35 分鐘

EOC 188: City Grazing The Eyes on Conservation Podcast

    • 大自然

Today’s episode is all about goat grazing. Not only are goats absolutely adorable, they also reduce fire hazard, support native plant growth and soil health, and their poop is an amazing aid in carbon sequestration. Here in San Francisco, if you think you have a growing fire hazard in your backyard, an organization called City Grazing will bring a herd of goats to you, to chomp away at the invasive blackberry bushes and ivy that could fuel the fire. City Grazing’s executive director Genevieve Church speaks with producer Kristin Tieche on Mount Sutro, an open space preserve on a hillside next to University of California San Francisco (otherwise known as UCSF), where years of extreme drought have created a real fire hazard. The goats have been hired to munch away at the ground cover that could fuel a wildfire and endanger nearby residents.
 
Check out their website at citygrazing.org
 
From City Grazing’s website: “City Grazing is a San Francisco-based goat landscaping non-profit organization dedicated to sustainable land management and fire risk reduction through outreach, education, and implementation of goat grazing. An environmentally beneficial solution to weed control, we rent out goats to clear public and private land. Whether you have an acre or an overgrown backyard, our goats would be eager to eat your weeds and aid in fire prevention naturally. When they are not out on the job our herd lives on pasture in San Francisco’s Bayview district between the SF Bay Railroad and Bay Natives Nursery.”
 
Produced and created by Kristin Tieche. Edited by Gregory Haddock. All music used in today’s show is by Ketsa and the Free Music Archive via Creative Commons Licensing.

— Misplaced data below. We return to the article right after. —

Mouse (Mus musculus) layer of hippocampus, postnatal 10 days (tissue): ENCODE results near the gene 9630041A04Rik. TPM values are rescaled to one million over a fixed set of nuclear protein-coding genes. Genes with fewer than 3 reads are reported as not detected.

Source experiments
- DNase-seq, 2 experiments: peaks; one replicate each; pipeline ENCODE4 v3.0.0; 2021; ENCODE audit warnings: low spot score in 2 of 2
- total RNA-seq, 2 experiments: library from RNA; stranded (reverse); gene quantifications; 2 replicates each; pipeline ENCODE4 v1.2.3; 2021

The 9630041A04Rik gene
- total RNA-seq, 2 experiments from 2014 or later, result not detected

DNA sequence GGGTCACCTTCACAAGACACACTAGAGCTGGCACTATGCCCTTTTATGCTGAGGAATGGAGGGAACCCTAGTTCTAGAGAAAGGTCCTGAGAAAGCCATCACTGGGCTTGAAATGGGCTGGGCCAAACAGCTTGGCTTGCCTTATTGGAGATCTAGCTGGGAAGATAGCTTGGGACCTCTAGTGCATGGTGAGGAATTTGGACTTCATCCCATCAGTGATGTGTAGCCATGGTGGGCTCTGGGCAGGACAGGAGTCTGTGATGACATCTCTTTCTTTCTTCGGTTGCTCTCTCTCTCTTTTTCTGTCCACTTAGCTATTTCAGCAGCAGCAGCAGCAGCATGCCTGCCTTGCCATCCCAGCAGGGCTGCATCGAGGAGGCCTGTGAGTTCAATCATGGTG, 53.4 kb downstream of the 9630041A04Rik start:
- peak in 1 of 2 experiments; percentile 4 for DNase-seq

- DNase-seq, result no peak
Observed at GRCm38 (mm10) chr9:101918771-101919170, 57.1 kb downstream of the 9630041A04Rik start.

If you haven’t made a pledge to our Patreon page, yet, I encourage you to do so. Producing this content takes a lot of time and hard work. And to do it on a regular basis, we need regular support. So please head over to Patreon.com/WildLensCollective and choose a pledge level. Your support will help us take this podcast to new heights. Thank you.

Today’s episode is all about goat grazing. Not only are goats absolutely adorable, they also reduce fire hazard, support native plant growth and soil health, and their poop is an amazing aid in carbon sequestration. Here in San Francisco, if you think you have a growing fire hazard in your backyard, an organization called City Grazing will bring a herd of goats to you, to chomp away at the invasive blackberry bushes and ivy that could fuel the fire. City Grazing’s executive director Genevieve Church speaks with producer Kristin Tieche on Mount Sutro, an open space preserve on a hillside next to University of California San Francisco (otherwise known as UCSF), where years of extreme drought have created a real fire hazard. The goats have been hired to munch away at the ground cover that could fuel a wildfire and endanger nearby residents.
 
Check out their website at citygrazing.org
 
From City Grazing’s website: “City Grazing is a San Francisco-based goat landscaping non-profit organization dedicated to sustainable land management and fire risk reduction through outreach, education, and implementation of goat grazing. An environmentally beneficial solution to weed control, we rent out goats to clear public and private land. Whether you have an acre or an overgrown backyard, our goats would be eager to eat your weeds and aid in fire prevention naturally. When they are not out on the job our herd lives on pasture in San Francisco’s Bayview district between the SF Bay Railroad and Bay Natives Nursery.”
 
Produced and created by Kristin Tieche. Edited by Gregory Haddock. All music used in today’s show is by Ketsa and the Free Music Archive via Creative Commons Licensing.
 
If you haven’t made a pledge to our Patreon page, yet, I encourage you to do so. Producing this content takes a lot of time and hard work. And to do it on a regular basis, we need regular support. So please head over to Patreon.com/WildLensCollective and choose a pledge level. Your support will help us take this podcast to new heights. Thank you.

35 分鐘